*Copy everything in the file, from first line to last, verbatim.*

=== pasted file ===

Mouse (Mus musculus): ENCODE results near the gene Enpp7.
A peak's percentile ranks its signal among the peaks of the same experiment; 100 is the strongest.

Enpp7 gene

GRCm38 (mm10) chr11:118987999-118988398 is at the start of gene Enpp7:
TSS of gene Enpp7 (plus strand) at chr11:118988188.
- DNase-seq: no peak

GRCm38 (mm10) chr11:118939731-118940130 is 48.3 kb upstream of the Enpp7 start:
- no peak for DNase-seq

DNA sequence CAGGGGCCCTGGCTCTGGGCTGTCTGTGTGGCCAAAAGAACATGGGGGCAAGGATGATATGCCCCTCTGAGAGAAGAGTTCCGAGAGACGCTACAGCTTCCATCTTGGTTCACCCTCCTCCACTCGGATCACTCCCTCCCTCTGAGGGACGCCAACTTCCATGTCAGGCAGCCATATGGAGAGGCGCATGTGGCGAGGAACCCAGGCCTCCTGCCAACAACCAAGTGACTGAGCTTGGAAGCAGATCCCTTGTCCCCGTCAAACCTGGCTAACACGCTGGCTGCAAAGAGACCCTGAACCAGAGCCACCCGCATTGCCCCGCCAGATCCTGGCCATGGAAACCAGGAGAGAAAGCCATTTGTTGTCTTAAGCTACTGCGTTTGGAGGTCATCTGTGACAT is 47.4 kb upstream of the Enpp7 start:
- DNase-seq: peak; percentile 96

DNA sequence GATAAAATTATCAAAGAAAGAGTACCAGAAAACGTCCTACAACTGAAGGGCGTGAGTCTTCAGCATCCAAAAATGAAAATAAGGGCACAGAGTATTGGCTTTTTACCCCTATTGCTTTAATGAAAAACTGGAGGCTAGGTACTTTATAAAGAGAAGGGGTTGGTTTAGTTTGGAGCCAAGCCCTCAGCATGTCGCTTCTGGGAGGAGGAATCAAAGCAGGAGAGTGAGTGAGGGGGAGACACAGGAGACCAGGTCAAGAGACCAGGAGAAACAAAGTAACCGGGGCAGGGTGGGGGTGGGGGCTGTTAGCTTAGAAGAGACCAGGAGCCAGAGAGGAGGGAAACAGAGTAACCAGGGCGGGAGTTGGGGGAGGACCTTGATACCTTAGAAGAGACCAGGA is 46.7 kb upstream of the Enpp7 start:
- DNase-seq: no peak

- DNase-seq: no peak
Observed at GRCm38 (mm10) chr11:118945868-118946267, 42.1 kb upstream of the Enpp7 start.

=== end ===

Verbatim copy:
Mouse (Mus musculus): ENCODE results near the gene Enpp7.
A peak's percentile ranks its signal among the peaks of the same experiment; 100 is the strongest.

Enpp7 gene

GRCm38 (mm10) chr11:118987999-118988398 is at the start of gene Enpp7:
TSS of gene Enpp7 (plus strand) at chr11:118988188.
- DNase-seq: no peak

GRCm38 (mm10) chr11:118939731-118940130 is 48.3 kb upstream of the Enpp7 start:
- no peak for DNase-seq

DNA sequence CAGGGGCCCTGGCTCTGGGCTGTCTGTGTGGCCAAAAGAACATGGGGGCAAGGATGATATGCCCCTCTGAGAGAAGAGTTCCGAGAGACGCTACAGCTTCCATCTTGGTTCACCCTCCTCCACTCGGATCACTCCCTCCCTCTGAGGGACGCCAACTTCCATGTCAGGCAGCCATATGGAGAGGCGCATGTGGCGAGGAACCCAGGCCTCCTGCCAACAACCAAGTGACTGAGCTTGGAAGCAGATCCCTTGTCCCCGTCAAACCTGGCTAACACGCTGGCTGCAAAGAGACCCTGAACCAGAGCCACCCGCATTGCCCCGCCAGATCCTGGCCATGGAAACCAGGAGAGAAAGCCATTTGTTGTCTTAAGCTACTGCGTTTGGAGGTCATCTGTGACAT is 47.4 kb upstream of the Enpp7 start:
- DNase-seq: peak; percentile 96

DNA sequence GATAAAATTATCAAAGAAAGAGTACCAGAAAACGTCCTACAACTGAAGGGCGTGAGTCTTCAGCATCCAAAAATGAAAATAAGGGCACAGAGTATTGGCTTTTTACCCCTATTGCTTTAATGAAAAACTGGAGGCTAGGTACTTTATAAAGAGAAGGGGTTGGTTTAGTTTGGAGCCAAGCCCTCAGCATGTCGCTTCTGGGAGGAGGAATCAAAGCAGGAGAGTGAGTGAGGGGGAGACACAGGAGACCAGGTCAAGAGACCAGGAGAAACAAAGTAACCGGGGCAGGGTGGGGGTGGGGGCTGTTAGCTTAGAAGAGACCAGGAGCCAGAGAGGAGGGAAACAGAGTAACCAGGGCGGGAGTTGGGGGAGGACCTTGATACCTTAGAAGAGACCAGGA is 46.7 kb upstream of the Enpp7 start:
- DNase-seq: no peak

- DNase-seq: no peak
Observed at GRCm38 (mm10) chr11:118945868-118946267, 42.1 kb upstream of the Enpp7 start.